Braves 9, Diamondbacks 4: Max Scherzer’s arm is probably going to fall off after starting two games in this series. Oh wait, the first game was back in May and this was a makeup? Forget I said anything. Also forget the fact that only three of Scherzer’s nine runs allowed in this one were “earned.” Six unearned runs in the third inning resulted from his own throwing error. For Atlanta, Tommy Hanson pitched six innings, struck out seven, walked no one, and otherwise kept out of trouble.
Giants 10, Mets 1: Giving up ten runs on eighteen hits to the Giants is a very special feat indeed, but with Livan, all things are possible.
Angels 8, Orioles 5: Vlad Guerrero hit two homers and drove in five. And because I know you were all wondering, Cesar edged Maicer in the battle of the Izturises, three hits to two, though one of Maicer’s was a home run so we probably have to call it a draw.
Pirates 9, Brewers 5: An offensive outburst for a team that has been playing pretty offensively as of late. And it was a fairly democratic outburst at that, with nine different Pirates getting hits, seven scoring runs and seven driving in at least one. The game story notes that the Brewers have fallen seven games back of the Rockies in the wild card race. Given that there are five teams ahead of the Brewers in that particular race, however, the implication that they’re a contender is charitable at best. I mean, no one noted that, with this win, the Pirates have climbed to within 17.5 of the wild card. And by my reckoning, the Brewers are just as out of it as the Pirates are.
Cardinals 3, Dodgers 2: The important thing here is that even though he lost, knuckleballer Charlie Haeger (7 IP, 5 H, 3 ER) earned another start out of this. Not his fault that Chris Carpenter is a stud (8 IP, 5 H, 2 ER, 8K). Sure, the HBP followed by the Rick Ankiel homer was regrettable, but there’s no shame in the fact that Pujols hit a home run off of him. Game story: “Pujols led off the fourth with a high shot to left field.” A couple of Dodgers fans in the stands were arguing about that one. “Too high . . . too high” said the first guy. “‘Too high?’ What does that even mean, ‘too high?’”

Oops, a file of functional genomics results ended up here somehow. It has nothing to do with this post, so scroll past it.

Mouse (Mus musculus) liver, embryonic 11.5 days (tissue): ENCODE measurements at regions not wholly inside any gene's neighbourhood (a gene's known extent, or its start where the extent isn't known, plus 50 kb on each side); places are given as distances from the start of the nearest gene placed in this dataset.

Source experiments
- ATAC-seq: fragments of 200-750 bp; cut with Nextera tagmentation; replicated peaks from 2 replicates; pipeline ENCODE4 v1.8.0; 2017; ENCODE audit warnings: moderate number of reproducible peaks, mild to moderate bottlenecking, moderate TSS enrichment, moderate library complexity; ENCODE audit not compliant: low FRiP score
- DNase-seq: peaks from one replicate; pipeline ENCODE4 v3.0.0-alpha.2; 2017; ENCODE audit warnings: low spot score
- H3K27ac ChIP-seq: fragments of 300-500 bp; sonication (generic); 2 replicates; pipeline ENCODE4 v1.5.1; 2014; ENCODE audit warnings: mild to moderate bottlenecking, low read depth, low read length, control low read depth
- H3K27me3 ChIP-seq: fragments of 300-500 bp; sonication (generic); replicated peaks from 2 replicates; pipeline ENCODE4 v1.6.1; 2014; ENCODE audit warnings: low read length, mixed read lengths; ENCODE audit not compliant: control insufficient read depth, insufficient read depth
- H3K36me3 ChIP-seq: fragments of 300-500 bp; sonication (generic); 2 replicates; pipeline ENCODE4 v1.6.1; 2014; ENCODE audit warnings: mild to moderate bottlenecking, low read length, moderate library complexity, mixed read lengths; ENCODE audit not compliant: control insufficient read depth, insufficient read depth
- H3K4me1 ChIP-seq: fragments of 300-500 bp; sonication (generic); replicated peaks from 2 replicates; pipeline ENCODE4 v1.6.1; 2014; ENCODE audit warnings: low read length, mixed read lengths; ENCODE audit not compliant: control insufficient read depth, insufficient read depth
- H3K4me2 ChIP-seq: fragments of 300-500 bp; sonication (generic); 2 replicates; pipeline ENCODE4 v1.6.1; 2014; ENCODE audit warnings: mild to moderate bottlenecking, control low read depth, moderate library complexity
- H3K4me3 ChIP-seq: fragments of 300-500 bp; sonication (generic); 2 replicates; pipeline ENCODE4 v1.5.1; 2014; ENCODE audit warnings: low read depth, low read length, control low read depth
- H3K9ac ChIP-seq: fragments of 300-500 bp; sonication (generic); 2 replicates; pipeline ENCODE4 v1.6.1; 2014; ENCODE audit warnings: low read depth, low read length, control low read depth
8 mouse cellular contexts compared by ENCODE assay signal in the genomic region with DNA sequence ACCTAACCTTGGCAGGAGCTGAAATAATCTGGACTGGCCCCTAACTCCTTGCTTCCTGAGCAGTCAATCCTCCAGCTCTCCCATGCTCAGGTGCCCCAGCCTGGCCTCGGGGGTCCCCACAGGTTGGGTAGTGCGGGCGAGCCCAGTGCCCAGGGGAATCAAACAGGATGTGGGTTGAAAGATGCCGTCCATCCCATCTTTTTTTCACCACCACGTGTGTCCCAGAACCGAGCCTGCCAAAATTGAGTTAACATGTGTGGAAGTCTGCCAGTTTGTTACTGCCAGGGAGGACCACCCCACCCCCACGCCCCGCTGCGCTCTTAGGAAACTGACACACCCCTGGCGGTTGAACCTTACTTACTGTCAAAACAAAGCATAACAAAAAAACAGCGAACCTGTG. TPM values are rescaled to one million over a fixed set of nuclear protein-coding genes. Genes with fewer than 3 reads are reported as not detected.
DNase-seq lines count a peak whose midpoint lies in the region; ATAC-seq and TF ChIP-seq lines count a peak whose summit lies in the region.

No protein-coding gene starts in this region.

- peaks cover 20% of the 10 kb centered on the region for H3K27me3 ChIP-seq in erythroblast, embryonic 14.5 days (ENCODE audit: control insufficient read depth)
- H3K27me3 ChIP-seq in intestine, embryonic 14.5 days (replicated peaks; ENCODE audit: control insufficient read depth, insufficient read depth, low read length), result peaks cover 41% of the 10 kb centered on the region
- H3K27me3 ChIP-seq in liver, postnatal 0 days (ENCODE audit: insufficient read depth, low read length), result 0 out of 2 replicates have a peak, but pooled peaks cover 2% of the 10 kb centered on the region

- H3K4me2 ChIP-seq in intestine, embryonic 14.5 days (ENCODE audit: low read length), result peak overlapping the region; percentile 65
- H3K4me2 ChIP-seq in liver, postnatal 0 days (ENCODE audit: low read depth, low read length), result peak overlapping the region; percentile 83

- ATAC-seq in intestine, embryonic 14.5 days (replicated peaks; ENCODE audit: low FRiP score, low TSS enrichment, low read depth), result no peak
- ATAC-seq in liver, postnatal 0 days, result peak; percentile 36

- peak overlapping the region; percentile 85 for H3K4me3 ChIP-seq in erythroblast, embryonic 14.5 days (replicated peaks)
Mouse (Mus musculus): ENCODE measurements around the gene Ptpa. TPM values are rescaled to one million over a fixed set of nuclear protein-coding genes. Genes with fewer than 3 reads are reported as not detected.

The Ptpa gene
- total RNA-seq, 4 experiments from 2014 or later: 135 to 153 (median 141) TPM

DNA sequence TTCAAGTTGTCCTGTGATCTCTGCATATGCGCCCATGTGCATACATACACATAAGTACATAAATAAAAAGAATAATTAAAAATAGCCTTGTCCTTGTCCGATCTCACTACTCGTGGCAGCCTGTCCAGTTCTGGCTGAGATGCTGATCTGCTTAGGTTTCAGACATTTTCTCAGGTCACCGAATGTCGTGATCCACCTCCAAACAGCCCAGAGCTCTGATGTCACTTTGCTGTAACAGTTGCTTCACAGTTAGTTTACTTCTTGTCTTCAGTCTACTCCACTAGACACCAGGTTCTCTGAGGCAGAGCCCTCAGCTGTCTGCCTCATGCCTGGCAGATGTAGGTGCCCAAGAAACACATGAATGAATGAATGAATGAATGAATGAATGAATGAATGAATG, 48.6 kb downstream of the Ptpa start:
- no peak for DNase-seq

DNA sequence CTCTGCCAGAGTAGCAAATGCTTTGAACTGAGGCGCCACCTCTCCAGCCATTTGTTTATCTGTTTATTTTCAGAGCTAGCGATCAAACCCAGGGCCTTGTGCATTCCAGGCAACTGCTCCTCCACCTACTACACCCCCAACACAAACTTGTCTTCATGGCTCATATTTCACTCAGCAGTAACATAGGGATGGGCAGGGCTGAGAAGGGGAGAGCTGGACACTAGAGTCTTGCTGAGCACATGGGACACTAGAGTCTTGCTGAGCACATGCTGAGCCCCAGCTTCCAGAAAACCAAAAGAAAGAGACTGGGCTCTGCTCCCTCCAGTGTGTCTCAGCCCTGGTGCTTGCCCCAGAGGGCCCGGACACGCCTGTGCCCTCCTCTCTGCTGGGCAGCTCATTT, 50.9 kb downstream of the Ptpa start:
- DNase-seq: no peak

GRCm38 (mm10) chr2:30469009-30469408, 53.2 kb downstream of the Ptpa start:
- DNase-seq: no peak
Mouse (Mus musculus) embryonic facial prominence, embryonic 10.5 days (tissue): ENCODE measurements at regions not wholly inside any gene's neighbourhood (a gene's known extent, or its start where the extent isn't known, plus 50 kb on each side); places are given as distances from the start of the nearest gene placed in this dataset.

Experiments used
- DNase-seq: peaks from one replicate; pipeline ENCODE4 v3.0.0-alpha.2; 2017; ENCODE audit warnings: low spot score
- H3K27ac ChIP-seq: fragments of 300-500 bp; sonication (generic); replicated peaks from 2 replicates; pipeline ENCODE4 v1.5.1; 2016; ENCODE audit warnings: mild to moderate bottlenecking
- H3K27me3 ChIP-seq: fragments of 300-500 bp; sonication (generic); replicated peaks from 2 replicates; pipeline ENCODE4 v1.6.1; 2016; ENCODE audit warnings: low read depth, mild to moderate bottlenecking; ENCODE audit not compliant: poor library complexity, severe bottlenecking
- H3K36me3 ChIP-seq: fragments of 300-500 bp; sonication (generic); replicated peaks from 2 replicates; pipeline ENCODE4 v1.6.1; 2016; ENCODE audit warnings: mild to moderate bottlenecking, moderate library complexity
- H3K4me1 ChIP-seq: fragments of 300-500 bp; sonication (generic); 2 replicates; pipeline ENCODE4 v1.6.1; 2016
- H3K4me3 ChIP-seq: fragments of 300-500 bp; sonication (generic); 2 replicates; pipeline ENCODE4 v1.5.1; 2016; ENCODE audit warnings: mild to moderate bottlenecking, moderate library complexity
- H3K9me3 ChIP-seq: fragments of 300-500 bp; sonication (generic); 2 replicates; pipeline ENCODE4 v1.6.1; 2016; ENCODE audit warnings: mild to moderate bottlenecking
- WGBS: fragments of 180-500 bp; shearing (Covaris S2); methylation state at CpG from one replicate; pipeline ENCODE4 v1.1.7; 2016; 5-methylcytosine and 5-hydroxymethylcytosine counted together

Padres 4, Cubs 1: 1-0 entering the bottom of the ninth and in comes Kevin Gregg, who quickly allows four runs on a walk, a double, an intentional walk and a walkoff dinger to Kyle Blanks. Lou Piniella: “I think we are going to make some changes as far as what we’re going to do late innings.” On the bright side, Kevin Gregg, Iowa can be very beautiful in late summer. The Padres signed first round draft pick Donovan Tate. I hadn’t realized that he’s former Bucs running back Lars Tate’s son. I suddenly feel very, very old.
Athletics 3, Yankees 0: Brett Tomko was released by the Yankees a month ago, turned around and threw five shutout innings against them last night. Joe Girardi, speaking in oddly declarative sentences: “We’re surprised we got shut out. We have a good offensive team.”
White Sox 8, Royals 7: Mark Buehrle continues to be profoundly unimpressive in the wake of his perfect game, getting knocked around by a particularly feeble Royals’ lineup, but Brian Bannister was roughed up even more, and ultimately Buehrle’s teammates bailed him out.
Rangers 8, Twins 5: Tommy Hunter is now 6-2 with a 2.64 ERA in ten starts, and the Rangers have won five of six. Francisco Liriano should investigate a malpractice suit against the guy who did his surgery (2 IP, 7 H, 7 ER).